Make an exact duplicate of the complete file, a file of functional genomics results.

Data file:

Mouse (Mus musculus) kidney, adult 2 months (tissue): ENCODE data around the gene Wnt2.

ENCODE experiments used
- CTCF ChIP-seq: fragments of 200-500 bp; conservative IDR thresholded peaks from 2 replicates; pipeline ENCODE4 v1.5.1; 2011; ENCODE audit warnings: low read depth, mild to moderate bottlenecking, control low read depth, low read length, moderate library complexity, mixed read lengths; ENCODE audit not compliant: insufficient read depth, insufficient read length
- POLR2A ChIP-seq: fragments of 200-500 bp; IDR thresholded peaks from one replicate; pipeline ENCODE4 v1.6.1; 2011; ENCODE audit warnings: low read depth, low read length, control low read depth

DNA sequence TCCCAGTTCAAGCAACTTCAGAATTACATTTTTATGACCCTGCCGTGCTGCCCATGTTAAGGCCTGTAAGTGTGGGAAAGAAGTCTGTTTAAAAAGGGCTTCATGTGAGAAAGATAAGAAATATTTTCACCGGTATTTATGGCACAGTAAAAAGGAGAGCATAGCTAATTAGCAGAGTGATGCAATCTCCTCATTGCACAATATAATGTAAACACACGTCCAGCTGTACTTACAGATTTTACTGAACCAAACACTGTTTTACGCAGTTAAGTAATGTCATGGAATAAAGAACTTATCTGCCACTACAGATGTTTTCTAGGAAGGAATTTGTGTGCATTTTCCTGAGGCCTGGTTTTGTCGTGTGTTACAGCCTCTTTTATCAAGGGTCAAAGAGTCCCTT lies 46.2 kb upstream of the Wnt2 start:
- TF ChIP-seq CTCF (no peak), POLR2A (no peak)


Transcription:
Mouse (Mus musculus) kidney, adult 2 months (tissue): ENCODE data around the gene Wnt2.

ENCODE experiments used
- CTCF ChIP-seq: fragments of 200-500 bp; conservative IDR thresholded peaks from 2 replicates; pipeline ENCODE4 v1.5.1; 2011; ENCODE audit warnings: low read depth, mild to moderate bottlenecking, control low read depth, low read length, moderate library complexity, mixed read lengths; ENCODE audit not compliant: insufficient read depth, insufficient read length
- POLR2A ChIP-seq: fragments of 200-500 bp; IDR thresholded peaks from one replicate; pipeline ENCODE4 v1.6.1; 2011; ENCODE audit warnings: low read depth, low read length, control low read depth

DNA sequence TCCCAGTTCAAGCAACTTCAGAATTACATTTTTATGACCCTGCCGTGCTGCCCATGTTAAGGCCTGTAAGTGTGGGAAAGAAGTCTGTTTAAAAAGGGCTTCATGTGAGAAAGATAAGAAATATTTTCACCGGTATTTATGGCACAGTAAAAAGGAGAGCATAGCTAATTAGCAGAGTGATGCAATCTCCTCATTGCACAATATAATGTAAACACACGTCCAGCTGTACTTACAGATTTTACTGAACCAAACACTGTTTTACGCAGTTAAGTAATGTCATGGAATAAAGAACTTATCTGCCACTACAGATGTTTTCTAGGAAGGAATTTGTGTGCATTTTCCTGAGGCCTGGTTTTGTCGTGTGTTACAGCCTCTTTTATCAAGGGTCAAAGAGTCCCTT lies 46.2 kb upstream of the Wnt2 start:
- TF ChIP-seq CTCF (no peak), POLR2A (no peak)